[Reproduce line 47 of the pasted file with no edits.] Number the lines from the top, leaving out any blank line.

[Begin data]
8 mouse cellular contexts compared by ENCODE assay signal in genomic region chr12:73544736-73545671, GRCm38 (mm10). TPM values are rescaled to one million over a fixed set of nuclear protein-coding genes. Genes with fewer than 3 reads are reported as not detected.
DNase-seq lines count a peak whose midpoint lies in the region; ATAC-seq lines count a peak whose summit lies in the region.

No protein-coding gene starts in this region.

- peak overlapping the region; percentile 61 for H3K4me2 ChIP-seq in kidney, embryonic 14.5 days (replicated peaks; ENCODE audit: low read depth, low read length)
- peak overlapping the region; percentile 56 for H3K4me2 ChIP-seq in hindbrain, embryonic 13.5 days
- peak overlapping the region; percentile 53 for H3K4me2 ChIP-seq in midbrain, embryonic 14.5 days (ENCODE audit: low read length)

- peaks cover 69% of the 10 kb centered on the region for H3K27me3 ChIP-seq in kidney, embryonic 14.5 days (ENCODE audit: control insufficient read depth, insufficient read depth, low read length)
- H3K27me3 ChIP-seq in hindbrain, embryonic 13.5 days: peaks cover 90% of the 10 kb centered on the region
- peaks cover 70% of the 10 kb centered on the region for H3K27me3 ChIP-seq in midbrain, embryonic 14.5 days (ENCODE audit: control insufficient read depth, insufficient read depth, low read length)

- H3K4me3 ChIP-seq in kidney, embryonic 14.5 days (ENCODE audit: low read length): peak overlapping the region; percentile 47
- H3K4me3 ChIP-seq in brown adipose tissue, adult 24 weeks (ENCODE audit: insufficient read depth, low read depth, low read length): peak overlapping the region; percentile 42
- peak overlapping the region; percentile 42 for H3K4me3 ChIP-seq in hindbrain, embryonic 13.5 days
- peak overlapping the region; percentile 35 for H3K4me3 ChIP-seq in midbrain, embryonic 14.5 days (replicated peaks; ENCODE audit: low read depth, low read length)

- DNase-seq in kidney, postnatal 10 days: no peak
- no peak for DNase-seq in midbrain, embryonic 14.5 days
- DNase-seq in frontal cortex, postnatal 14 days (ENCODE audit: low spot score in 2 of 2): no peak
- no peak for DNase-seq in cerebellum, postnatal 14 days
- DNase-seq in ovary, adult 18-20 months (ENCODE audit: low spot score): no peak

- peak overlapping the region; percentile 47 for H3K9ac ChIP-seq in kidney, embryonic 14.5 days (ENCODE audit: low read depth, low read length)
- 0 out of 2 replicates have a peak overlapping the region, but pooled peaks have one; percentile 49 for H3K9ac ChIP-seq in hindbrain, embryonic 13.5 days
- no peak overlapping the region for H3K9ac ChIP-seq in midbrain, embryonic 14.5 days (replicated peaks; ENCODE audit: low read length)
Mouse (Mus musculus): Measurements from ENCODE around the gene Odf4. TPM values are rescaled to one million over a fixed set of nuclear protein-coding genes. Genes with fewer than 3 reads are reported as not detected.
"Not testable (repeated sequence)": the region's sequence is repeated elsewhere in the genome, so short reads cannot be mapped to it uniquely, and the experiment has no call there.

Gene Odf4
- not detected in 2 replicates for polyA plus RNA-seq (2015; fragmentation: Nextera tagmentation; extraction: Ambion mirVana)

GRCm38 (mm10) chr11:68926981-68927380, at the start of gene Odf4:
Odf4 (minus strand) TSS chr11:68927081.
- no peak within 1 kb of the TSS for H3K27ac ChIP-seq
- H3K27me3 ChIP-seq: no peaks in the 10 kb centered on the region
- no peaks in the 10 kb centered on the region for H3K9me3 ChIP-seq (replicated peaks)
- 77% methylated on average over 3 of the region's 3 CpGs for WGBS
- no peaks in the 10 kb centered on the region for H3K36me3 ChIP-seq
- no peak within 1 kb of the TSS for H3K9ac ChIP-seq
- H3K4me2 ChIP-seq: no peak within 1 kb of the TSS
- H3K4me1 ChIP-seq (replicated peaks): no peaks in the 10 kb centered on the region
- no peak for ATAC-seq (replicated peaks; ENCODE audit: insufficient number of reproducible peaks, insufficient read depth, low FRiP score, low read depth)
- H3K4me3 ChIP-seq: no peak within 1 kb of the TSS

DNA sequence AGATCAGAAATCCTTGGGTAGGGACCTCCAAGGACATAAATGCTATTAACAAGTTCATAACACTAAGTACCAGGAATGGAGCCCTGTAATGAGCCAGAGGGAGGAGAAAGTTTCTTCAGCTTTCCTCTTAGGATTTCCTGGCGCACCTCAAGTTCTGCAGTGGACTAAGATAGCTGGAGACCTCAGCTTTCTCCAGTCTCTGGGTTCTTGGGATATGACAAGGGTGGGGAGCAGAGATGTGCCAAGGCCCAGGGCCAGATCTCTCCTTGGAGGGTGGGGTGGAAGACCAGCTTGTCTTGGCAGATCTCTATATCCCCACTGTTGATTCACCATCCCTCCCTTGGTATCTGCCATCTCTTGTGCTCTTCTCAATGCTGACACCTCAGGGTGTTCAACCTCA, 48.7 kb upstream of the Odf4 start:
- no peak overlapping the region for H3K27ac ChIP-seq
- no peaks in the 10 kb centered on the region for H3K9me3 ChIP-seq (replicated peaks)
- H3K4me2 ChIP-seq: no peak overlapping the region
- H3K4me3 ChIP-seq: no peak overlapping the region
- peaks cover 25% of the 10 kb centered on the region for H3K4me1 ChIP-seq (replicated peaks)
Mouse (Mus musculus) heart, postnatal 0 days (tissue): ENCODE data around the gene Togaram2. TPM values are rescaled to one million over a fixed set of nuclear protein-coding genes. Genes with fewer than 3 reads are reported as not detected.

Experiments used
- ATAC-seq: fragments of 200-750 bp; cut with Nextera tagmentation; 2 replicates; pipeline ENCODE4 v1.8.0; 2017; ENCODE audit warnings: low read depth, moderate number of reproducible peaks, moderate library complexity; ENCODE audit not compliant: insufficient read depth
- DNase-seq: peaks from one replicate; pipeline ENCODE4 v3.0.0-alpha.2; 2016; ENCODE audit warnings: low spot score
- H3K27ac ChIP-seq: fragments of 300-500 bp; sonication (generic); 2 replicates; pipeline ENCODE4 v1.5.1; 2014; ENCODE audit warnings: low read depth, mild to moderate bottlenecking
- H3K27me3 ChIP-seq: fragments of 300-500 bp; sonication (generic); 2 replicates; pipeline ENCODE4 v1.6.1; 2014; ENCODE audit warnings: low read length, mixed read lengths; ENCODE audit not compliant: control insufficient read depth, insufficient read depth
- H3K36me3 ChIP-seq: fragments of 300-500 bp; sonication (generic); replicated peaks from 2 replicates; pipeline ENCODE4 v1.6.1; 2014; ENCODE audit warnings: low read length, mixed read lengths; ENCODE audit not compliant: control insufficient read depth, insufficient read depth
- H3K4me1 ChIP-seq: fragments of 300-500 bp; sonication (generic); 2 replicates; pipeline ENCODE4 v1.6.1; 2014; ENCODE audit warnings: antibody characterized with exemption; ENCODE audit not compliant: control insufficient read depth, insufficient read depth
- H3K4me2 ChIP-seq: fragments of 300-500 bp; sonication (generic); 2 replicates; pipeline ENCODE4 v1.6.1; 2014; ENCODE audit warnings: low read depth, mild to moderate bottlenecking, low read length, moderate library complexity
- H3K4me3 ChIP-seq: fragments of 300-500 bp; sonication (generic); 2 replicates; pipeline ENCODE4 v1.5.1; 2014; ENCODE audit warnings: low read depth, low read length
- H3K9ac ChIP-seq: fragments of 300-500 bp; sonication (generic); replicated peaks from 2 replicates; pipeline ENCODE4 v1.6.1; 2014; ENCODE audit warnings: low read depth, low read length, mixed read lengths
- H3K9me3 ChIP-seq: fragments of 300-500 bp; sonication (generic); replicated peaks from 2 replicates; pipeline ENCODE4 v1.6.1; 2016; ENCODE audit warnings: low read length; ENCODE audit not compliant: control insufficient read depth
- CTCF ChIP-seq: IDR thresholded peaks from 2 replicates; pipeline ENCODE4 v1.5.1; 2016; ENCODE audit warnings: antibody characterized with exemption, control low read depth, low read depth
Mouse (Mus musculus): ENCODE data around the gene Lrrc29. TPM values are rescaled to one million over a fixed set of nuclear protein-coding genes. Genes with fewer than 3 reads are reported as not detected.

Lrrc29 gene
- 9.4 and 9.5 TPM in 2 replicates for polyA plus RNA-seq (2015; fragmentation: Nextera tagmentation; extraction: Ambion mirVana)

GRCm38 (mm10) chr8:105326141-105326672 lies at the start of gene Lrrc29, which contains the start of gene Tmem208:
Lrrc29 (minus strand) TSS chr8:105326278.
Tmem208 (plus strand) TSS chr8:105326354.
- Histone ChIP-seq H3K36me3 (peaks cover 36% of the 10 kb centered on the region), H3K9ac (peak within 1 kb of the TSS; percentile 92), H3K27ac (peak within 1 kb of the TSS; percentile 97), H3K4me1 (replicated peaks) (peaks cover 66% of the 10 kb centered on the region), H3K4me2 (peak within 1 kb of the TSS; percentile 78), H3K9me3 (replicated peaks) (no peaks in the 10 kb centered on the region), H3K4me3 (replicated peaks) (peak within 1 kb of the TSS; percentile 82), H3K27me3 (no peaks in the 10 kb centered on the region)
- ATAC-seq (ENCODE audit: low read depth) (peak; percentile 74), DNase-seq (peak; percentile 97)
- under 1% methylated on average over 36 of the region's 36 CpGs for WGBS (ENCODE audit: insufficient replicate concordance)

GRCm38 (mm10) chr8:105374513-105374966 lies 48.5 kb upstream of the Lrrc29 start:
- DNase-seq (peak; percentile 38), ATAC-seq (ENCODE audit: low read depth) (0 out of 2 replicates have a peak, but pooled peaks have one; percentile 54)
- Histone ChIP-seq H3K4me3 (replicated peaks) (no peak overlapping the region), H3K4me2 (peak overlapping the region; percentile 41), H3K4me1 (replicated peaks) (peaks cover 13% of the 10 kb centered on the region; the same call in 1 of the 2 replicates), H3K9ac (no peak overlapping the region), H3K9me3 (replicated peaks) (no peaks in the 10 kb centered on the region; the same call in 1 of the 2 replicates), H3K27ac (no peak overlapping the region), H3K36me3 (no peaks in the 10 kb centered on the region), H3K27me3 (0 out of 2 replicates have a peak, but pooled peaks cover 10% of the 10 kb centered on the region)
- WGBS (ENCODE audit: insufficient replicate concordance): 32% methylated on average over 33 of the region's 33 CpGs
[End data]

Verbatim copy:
- DNase-seq: peaks from one replicate; pipeline ENCODE4 v3.0.0-alpha.2; 2016; ENCODE audit warnings: low spot score